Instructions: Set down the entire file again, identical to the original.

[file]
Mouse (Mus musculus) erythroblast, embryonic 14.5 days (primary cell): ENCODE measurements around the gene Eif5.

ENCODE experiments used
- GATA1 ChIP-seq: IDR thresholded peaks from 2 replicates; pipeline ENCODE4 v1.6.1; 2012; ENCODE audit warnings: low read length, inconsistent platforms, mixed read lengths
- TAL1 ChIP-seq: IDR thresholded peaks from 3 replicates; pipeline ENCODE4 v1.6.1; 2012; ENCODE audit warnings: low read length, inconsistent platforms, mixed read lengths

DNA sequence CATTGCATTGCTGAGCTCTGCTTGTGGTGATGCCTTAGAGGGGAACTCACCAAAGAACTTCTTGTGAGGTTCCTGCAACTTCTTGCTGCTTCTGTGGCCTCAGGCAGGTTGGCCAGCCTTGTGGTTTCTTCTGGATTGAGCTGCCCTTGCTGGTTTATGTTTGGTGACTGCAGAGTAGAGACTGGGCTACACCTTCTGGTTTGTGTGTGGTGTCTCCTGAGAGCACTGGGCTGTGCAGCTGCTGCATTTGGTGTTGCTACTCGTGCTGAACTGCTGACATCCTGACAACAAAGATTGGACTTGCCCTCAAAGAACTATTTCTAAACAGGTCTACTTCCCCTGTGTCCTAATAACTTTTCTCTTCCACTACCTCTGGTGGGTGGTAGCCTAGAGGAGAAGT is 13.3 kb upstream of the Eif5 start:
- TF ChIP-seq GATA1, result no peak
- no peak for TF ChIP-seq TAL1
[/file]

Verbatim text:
Mouse (Mus musculus) erythroblast, embryonic 14.5 days (primary cell): ENCODE measurements around the gene Eif5.

ENCODE experiments used
- GATA1 ChIP-seq: IDR thresholded peaks from 2 replicates; pipeline ENCODE4 v1.6.1; 2012; ENCODE audit warnings: low read length, inconsistent platforms, mixed read lengths
- TAL1 ChIP-seq: IDR thresholded peaks from 3 replicates; pipeline ENCODE4 v1.6.1; 2012; ENCODE audit warnings: low read length, inconsistent platforms, mixed read lengths

DNA sequence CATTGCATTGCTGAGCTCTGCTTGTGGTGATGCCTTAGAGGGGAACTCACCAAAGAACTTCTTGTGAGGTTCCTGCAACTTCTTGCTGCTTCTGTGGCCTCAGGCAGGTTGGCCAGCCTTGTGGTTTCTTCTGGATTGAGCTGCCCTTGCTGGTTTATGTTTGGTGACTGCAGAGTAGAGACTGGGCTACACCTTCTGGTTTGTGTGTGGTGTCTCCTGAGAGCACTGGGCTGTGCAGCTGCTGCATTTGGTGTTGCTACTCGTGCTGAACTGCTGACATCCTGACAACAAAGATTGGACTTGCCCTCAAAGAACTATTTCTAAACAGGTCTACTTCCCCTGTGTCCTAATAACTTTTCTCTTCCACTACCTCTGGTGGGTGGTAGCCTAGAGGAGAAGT is 13.3 kb upstream of the Eif5 start:
- TF ChIP-seq GATA1, result no peak
- no peak for TF ChIP-seq TAL1